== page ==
Al Shabab, the al Qaeda affiliate that has bedeviled the East African country of Somalia for a decade, is currently enjoying its most successful run of attacks in years against the Somali government. Since mid-August alone, the group has killed a number of high-ranking officials, including a senior intelligence officer, a district commissioner, and a general in the national army. Its intensified assault on the government comes in the middle of an electoral process that inaugurated a new parliament in December and is scheduled to bring a new president this month.
Disrupting the electoral process is consistent with an old al Shabab strategy of discrediting any competing sources of authority and legitimacy. However, something new is afoot as well: al Shabab has escalated its attacks in the north of Somalia this year, outside its preferred southern area of operations. The group’s history and ideology suggest the campaign is likely to accelerate once the electoral process finishes. There are a number of worrisome consequences of a northward lunge by al Shabab, the worst of which would be a renewal of ties with the Yemen-based al Qaeda in the Arabian Peninsula (AQAP), historically the al Qaeda affiliate most focused on attacking the United States.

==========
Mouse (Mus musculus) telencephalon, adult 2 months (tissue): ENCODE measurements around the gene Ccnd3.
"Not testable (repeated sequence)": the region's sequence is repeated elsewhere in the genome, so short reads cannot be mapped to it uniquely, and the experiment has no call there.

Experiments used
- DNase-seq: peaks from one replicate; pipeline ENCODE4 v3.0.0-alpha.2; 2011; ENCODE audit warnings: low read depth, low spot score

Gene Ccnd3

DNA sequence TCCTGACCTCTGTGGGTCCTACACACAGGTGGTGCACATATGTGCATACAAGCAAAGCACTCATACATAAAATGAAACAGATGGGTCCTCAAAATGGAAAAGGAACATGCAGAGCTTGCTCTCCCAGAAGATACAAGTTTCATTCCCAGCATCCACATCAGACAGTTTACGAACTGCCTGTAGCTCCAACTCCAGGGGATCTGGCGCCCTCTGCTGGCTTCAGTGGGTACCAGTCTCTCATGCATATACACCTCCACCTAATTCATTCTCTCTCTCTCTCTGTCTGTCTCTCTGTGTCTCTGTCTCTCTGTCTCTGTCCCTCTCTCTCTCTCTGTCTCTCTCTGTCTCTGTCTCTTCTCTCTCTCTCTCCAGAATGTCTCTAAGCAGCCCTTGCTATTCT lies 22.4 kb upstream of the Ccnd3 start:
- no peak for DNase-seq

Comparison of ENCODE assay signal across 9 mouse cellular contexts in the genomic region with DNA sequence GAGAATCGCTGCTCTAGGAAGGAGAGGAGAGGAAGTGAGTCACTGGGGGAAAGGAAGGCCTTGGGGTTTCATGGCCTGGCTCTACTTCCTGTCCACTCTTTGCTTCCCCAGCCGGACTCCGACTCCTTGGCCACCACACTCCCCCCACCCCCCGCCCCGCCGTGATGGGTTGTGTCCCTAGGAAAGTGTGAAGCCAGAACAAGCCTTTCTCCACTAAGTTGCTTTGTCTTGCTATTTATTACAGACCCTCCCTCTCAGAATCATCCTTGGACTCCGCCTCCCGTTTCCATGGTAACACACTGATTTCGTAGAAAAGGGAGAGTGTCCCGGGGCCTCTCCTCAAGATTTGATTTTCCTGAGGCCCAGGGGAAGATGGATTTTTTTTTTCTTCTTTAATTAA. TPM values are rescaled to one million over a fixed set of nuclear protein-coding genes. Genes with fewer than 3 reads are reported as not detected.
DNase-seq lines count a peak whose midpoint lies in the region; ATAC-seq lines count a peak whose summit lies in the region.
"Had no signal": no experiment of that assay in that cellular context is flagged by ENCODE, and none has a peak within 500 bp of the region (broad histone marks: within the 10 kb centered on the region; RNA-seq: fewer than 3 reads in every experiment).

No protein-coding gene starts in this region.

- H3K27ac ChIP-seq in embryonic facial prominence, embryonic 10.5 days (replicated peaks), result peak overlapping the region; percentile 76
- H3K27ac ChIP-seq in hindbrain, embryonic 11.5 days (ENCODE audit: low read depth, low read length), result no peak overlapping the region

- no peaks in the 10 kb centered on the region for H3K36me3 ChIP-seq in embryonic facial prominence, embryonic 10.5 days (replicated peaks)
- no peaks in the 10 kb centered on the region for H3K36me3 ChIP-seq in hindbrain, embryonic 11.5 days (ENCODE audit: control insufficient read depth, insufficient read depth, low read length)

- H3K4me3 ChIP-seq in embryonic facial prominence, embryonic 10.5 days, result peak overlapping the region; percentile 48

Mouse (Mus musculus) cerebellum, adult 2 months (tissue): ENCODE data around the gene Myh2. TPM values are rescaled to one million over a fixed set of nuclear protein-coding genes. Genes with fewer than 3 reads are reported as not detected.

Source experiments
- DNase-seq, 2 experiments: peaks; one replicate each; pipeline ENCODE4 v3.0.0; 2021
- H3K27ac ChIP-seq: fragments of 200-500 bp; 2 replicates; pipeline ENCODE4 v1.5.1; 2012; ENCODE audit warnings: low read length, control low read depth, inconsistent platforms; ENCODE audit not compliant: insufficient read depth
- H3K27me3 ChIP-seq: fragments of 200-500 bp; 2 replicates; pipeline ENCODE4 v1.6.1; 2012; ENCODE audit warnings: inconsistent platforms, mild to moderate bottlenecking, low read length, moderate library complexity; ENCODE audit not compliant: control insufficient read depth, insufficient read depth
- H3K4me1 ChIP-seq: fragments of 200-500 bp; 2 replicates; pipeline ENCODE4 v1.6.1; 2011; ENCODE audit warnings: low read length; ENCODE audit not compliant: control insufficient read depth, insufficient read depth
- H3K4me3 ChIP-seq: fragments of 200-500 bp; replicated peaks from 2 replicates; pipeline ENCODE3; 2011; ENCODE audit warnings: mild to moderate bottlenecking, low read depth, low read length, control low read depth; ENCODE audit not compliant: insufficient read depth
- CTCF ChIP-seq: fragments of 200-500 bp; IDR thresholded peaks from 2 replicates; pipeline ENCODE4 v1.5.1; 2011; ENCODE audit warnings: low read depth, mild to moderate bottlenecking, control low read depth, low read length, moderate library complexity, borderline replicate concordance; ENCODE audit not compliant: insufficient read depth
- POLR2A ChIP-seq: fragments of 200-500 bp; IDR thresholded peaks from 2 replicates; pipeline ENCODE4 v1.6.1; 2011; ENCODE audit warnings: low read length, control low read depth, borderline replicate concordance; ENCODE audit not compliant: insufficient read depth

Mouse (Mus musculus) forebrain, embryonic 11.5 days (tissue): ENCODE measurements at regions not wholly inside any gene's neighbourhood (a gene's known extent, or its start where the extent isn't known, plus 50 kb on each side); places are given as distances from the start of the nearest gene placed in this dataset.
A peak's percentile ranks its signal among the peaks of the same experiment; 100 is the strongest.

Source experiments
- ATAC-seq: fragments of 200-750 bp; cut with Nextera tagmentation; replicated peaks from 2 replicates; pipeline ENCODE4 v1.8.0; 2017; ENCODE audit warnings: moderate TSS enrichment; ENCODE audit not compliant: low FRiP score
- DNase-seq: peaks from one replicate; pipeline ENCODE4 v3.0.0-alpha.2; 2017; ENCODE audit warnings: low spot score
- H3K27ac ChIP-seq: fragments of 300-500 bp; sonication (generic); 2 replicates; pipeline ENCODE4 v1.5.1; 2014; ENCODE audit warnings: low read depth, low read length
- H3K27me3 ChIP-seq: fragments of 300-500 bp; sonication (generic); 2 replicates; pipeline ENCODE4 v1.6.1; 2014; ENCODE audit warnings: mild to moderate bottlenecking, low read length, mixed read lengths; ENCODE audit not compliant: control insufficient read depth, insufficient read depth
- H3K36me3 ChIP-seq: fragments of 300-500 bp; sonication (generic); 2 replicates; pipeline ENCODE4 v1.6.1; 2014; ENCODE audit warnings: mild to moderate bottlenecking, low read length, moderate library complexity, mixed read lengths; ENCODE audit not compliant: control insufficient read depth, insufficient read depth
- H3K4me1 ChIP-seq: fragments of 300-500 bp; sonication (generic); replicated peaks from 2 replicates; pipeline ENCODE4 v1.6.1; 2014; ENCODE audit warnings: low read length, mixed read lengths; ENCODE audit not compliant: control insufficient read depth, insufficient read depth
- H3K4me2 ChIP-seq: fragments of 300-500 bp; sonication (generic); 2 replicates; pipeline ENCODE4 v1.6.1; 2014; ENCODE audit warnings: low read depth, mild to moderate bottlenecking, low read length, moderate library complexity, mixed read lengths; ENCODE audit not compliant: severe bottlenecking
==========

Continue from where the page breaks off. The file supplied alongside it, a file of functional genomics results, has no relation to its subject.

The change in al Shabab’s previously desultory approach to the north became clear in March 2016, when it landed as many as 600 fighters on the shores of the semiautonomous northern region of Puntland. The ultimately ill-fated campaign was an unprecedented investment of manpower outside al Shabab’s southern stronghold, where it once had dominion over nearly a third of the country. Its presence in the north had previously been mostly confined to a small militia based in the Galgala Mountains region.
The Puntland attack was just the start. In March and April, Puntland security services broke up an al Shabab cell in Garowe, and al Shabab attacked the towns of Beledweyne, Bosaso, Galkayo, and Garad—even briefly capturing the latter—all of which are outside the area in